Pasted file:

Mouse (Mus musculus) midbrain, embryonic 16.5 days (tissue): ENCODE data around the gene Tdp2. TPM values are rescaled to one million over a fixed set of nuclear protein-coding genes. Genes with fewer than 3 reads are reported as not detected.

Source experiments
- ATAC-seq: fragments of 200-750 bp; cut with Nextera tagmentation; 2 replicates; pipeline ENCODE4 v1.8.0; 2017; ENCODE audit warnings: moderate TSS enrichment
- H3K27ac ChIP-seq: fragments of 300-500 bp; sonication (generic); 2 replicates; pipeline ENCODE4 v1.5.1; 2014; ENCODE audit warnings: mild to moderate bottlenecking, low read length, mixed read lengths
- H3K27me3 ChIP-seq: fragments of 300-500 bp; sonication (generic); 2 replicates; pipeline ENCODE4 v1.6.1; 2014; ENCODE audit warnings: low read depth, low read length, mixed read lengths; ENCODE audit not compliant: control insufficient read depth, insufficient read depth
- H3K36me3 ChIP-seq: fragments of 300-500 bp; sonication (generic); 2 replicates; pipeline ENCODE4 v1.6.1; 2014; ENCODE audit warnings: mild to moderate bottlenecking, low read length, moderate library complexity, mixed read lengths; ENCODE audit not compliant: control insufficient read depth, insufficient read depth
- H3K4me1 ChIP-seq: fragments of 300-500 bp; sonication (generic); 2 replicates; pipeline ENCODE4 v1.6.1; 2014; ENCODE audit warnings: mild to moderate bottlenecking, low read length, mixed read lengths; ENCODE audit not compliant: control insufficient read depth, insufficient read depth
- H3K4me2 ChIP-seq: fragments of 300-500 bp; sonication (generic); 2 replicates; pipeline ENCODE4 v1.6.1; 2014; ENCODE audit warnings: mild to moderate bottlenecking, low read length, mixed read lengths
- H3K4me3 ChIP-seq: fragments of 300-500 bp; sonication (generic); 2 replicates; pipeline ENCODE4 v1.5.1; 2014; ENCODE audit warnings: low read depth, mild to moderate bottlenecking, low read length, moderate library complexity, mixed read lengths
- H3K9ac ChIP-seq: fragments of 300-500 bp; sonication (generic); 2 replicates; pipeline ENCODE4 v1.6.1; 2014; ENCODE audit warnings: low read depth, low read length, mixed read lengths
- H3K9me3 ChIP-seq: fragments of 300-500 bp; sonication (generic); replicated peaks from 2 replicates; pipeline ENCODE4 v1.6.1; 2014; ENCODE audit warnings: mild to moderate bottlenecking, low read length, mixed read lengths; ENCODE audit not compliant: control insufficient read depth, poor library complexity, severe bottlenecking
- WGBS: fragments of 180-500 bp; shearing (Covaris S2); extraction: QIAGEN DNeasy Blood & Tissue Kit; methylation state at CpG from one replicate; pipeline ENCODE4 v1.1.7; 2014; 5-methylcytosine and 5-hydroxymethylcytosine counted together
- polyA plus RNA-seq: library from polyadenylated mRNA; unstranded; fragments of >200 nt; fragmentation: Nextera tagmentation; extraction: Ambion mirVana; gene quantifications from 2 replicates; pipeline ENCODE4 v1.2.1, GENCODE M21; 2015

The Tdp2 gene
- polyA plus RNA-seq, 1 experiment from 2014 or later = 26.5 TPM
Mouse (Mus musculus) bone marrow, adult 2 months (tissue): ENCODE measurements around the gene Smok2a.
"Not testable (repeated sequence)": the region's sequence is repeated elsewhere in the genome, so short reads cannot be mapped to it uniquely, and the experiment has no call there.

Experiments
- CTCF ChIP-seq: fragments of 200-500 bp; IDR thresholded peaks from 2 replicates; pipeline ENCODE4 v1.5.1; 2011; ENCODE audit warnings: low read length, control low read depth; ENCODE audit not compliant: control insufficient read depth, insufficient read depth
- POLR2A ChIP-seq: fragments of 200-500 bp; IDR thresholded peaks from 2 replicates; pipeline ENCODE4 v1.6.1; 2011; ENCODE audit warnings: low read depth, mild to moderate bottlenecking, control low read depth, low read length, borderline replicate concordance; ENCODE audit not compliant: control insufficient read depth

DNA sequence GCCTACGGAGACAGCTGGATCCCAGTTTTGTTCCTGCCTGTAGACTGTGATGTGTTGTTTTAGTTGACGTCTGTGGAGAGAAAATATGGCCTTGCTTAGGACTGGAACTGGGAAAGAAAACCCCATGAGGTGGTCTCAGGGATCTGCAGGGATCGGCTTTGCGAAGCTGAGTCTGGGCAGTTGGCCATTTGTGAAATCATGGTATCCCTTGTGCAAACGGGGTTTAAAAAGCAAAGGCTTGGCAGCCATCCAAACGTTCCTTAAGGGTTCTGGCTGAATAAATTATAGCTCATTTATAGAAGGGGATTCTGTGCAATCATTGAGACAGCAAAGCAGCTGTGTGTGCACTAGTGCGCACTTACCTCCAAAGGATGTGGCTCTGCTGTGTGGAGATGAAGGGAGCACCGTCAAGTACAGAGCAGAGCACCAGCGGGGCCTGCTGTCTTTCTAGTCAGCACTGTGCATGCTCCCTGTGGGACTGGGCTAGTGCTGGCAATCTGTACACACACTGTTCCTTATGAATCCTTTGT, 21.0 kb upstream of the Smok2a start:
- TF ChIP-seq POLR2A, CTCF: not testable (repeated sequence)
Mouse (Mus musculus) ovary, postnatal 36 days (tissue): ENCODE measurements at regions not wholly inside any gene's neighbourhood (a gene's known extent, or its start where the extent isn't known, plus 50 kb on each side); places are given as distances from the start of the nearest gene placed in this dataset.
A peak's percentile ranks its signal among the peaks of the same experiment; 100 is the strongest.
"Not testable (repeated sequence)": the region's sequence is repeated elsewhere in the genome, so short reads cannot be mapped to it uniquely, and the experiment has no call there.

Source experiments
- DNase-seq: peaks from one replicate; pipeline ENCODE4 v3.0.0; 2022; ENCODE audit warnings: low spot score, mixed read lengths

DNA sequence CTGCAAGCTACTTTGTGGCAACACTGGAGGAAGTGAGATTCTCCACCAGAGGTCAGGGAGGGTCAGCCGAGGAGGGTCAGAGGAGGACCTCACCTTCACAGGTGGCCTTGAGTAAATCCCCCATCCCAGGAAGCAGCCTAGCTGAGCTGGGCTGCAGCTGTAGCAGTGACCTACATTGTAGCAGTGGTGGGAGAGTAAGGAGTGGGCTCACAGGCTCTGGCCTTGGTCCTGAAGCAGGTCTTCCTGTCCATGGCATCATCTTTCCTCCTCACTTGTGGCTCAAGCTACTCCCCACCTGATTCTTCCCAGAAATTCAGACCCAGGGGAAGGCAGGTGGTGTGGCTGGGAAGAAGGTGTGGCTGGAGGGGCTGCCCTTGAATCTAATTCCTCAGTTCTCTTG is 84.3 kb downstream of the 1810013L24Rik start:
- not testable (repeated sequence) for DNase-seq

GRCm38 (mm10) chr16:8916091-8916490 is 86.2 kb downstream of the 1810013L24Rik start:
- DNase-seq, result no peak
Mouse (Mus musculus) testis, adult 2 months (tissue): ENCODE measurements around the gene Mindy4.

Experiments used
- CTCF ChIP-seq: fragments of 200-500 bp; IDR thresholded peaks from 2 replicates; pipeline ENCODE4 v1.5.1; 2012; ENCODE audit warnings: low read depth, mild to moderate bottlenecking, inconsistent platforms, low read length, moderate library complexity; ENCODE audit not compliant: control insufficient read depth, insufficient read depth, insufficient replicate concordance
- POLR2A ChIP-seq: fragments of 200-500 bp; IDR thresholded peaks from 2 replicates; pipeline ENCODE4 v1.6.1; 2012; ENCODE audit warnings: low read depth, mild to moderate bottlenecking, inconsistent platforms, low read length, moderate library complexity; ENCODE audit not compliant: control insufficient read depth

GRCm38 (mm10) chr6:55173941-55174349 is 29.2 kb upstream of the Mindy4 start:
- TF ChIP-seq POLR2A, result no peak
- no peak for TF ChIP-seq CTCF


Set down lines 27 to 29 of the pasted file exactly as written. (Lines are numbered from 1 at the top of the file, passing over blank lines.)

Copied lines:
- DNase-seq: peaks from one replicate; pipeline ENCODE4 v3.0.0; 2022; ENCODE audit warnings: low spot score, mixed read lengths

DNA sequence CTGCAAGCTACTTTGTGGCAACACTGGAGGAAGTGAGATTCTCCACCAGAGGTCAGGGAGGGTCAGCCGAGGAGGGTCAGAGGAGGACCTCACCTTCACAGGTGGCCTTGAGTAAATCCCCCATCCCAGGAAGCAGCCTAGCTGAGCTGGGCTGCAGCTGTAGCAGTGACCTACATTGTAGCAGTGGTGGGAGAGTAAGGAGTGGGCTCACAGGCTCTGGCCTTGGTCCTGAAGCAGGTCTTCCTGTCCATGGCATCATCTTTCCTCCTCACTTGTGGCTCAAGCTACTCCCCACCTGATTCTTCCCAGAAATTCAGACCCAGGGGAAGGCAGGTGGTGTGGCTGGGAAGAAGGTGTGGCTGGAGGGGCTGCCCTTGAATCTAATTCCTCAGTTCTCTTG is 84.3 kb downstream of the 1810013L24Rik start:
- not testable (repeated sequence) for DNase-seq